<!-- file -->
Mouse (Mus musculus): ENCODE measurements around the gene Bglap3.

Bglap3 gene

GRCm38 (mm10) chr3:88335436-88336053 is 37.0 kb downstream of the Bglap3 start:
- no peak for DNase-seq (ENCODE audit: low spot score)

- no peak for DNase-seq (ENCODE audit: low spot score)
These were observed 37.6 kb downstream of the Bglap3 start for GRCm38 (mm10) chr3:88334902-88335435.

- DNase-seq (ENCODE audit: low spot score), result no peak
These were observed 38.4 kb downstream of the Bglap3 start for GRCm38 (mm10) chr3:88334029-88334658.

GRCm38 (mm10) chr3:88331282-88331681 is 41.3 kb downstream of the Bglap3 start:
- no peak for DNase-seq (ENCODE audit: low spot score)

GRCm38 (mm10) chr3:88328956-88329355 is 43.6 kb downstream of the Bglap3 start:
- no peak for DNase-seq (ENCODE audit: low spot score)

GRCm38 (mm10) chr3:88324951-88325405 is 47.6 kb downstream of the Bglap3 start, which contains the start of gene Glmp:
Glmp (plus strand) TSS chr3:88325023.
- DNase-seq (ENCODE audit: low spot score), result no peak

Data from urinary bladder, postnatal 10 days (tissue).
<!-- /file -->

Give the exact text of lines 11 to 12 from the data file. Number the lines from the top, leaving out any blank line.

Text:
GRCm38 (mm10) chr3:88328956-88329355 is 43.6 kb downstream of the Bglap3 start:
- no peak for DNase-seq (ENCODE audit: low spot score)